Meta says there’s been no downside to sharing AI technology

Meta Platforms Inc. executives, speaking at an event Thursday, said there’s been no major drawbacks to openly sharing its AI technology, even as many peers take the opposite approach.

Over the past few months, Meta has been releasing open-source versions of its large language models — the technology behind AI chatbots like ChatGPT. The idea is to keep those models free and then gain an advantage by building products and services on top of them, executives said at an event for the company’s AI research Lab FAIR. 

“There is really no commercial downside to also making it available to other people,” said Yann LeCun, Meta’s chief AI scientist.

Meta has joined most of the world’s biggest technology companies in embracing generative AI, which can create text, images and even video based on simple prompts. But they aren’t taking the same path. Many of the top AI developers, including OpenAI and Google’s DeepMind, don’t currently open-source their large language models.

Companies are often fearful of opening up their work because competitors could steal it, said Mike Schroepfer, Meta’s senior fellow and former chief technology officer. “I feel like we’re approaching this world where everyone is closing down as it becomes competitively important,” he said. Also read: Sam Altman speaks out on being fired by OpenAI and bearing no ill-will against Ilya Sutskever

But staying open has its advantages. Meta can rely on thousands of developers across the world to help enhance its AI models. That means the technology could potentially improve at a faster rate than if the company was only using its own researchers.

“If you do this in secret, you fall behind,” LeCun said.

The recent turmoil at ChatGPT-creator OpenAI has accelerated a global debate about the evolution of artificial intelligence, and whether companies should be more transparent about their approaches in developing a potentially game-changing technology.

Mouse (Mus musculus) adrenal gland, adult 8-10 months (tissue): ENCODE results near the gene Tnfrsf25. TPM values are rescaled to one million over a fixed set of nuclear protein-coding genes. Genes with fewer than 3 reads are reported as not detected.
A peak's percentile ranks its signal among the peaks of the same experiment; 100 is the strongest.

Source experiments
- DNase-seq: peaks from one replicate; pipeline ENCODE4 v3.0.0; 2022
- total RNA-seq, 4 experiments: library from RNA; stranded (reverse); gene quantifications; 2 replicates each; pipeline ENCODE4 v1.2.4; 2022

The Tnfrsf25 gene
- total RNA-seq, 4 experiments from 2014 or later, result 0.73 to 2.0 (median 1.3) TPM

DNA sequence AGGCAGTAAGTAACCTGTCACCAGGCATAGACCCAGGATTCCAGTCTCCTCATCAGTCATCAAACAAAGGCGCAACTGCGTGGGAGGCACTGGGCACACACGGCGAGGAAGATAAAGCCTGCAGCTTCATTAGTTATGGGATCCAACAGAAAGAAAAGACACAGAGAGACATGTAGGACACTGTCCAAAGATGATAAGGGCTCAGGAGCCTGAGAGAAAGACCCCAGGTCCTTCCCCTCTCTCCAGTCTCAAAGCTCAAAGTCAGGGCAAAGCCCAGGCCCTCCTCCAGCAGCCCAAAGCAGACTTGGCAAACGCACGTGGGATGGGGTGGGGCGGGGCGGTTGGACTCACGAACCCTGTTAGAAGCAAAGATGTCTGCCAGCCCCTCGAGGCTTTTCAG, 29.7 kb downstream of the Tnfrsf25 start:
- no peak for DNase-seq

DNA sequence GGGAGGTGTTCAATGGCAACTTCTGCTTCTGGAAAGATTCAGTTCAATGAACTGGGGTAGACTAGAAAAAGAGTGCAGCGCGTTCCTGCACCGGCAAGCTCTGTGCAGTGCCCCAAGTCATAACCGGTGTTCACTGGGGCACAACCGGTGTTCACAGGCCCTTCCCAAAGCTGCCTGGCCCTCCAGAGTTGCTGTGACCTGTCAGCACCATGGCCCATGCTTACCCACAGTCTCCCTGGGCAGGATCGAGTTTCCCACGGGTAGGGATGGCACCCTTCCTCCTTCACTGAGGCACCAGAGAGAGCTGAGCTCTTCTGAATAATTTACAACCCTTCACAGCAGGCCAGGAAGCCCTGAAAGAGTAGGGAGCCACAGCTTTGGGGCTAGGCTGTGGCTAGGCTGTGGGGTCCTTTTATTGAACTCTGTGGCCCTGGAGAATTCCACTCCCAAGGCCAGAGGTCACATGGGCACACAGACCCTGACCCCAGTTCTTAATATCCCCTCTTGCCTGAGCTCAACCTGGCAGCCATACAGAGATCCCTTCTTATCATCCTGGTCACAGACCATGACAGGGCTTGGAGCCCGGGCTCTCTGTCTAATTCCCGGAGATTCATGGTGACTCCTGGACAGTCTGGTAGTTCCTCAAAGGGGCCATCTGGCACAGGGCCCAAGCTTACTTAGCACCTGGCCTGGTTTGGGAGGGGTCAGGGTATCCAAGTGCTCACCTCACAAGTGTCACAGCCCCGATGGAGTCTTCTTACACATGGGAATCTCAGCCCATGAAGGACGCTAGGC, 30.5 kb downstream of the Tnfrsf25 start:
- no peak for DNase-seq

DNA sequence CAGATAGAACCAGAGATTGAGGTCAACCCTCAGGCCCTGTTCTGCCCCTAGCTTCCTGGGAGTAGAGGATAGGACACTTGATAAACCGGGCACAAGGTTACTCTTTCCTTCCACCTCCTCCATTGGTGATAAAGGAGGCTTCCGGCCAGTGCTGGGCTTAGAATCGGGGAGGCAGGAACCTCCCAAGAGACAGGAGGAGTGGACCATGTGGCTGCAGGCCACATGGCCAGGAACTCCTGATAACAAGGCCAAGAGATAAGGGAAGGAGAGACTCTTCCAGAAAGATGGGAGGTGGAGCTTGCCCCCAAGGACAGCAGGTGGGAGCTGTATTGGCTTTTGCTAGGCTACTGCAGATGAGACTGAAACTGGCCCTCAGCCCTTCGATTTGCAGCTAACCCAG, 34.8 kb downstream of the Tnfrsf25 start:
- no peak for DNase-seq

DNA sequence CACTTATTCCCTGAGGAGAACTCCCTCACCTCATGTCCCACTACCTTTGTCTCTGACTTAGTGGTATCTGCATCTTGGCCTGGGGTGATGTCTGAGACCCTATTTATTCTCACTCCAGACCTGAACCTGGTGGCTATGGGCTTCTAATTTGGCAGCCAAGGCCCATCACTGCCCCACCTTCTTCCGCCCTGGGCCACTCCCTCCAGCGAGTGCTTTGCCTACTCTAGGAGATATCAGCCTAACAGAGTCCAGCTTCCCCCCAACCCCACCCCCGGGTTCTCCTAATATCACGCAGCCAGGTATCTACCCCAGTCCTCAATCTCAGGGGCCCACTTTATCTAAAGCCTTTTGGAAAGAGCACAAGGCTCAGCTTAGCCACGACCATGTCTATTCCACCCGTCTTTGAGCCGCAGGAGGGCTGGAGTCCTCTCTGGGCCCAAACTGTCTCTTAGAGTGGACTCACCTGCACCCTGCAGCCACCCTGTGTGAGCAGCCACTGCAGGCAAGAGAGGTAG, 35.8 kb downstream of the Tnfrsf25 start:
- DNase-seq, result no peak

Over the summer, Meta released commercial versions of Llama 2 and Code Llama — AI technology that rivals ChatGPT and Microsoft Corp.’s GitHub Copilot. By providing free access to its large language models, which require massive amounts of computing power, Meta is allowing smaller companies and developers to build AI tools.

Meta does plan to charge some big companies, such as Microsoft, Inc. or Alphabet Inc.’s Google, for using its large language models, Chief Executive Officer Mark Zuckerberg told investors earlier this year. “I don’t think that that’s going to be a large amount of revenue in the near term, but over the long term, hopefully that can be something,” he said.

Meta’s FAIR team, short for Fundamental Artificial Intelligence Research, was started a decade ago and now has more than 400 researchers spread across North America and Europe. Recently, the team has been focusing more on finding product applications for its research. In January, Meta created a new AI product group focused solely on infusing generative AI technologies into its products.

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